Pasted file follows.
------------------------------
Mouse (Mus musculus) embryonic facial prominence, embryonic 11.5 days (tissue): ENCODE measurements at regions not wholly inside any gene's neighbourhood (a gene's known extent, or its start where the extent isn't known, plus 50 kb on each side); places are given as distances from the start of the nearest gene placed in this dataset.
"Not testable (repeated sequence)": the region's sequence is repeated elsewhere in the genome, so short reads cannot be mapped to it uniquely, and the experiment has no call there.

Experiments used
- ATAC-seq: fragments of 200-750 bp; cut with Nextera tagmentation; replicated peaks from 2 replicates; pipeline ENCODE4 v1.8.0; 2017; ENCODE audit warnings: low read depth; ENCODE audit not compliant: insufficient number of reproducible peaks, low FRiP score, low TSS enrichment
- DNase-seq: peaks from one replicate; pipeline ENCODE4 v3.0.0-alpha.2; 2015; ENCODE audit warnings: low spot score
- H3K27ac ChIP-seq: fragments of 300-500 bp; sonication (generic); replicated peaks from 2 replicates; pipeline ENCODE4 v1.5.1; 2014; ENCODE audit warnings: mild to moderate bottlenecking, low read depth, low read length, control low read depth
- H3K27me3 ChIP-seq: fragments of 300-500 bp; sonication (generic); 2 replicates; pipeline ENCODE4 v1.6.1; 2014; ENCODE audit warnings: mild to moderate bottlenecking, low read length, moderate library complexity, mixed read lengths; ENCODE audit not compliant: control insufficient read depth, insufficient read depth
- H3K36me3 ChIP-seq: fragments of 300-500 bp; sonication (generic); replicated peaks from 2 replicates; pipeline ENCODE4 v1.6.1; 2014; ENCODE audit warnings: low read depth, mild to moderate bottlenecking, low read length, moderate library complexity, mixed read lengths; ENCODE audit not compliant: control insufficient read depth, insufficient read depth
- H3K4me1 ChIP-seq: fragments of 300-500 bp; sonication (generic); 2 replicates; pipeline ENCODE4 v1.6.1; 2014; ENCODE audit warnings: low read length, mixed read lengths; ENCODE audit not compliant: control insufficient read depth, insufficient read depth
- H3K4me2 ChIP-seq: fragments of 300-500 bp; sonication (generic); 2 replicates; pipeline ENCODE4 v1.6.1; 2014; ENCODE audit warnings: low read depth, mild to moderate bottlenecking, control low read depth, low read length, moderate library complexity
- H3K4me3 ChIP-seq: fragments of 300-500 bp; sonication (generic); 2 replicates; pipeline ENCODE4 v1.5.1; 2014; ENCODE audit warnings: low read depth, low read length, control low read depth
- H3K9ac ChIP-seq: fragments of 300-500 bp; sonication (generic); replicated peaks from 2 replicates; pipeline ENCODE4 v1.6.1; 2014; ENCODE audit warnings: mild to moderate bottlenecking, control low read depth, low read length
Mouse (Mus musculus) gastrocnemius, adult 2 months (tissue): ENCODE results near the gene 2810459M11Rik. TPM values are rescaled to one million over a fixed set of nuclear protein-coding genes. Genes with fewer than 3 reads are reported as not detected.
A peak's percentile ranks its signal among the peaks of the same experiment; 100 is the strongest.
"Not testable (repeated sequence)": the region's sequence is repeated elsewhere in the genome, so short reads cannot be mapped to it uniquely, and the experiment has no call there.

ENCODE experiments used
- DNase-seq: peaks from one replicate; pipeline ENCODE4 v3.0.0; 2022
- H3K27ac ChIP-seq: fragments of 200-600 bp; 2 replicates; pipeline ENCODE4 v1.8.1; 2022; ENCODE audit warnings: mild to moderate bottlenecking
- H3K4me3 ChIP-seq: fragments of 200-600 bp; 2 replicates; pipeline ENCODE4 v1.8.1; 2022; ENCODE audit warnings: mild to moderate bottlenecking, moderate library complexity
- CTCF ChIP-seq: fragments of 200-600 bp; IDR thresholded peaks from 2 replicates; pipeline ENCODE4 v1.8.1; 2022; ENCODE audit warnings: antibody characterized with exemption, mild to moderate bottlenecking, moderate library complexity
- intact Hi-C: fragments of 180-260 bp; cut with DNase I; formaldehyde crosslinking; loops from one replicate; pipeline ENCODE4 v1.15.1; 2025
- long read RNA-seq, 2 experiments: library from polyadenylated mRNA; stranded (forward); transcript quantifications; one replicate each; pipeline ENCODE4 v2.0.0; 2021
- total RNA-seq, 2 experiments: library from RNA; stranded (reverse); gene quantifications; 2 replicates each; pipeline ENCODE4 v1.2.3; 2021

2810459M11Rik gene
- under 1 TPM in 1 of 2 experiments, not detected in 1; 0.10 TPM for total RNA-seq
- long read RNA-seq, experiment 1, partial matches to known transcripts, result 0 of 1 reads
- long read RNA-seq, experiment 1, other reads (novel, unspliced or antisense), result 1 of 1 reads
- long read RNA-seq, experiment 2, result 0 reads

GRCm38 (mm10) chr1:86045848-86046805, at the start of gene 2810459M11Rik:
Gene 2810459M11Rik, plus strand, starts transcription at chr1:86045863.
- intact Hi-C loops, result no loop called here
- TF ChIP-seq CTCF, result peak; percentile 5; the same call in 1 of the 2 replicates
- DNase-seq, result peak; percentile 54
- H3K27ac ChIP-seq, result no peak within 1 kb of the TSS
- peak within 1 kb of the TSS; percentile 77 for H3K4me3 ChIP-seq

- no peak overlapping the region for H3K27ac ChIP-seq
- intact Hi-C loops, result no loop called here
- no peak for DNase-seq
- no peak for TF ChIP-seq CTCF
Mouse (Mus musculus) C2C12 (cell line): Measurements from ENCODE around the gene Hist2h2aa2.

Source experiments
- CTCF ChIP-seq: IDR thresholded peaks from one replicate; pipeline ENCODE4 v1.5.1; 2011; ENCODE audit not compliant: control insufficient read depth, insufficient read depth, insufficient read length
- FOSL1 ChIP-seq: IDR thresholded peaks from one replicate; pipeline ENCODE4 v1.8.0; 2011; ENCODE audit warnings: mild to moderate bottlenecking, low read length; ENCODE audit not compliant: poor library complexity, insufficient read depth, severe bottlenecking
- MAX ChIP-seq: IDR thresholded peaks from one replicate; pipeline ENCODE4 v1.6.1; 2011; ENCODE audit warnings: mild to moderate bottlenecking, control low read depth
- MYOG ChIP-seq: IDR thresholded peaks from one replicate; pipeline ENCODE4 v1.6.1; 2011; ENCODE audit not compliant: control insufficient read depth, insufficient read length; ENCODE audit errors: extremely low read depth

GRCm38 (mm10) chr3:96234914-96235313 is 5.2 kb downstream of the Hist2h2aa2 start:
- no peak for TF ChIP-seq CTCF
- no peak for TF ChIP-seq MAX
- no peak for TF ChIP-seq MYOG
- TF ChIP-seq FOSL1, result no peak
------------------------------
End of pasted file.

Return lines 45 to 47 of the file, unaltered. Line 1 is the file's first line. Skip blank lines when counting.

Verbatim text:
- MYOG ChIP-seq: IDR thresholded peaks from one replicate; pipeline ENCODE4 v1.6.1; 2011; ENCODE audit not compliant: control insufficient read depth, insufficient read length; ENCODE audit errors: extremely low read depth

GRCm38 (mm10) chr3:96234914-96235313 is 5.2 kb downstream of the Hist2h2aa2 start:
- no peak for TF ChIP-seq CTCF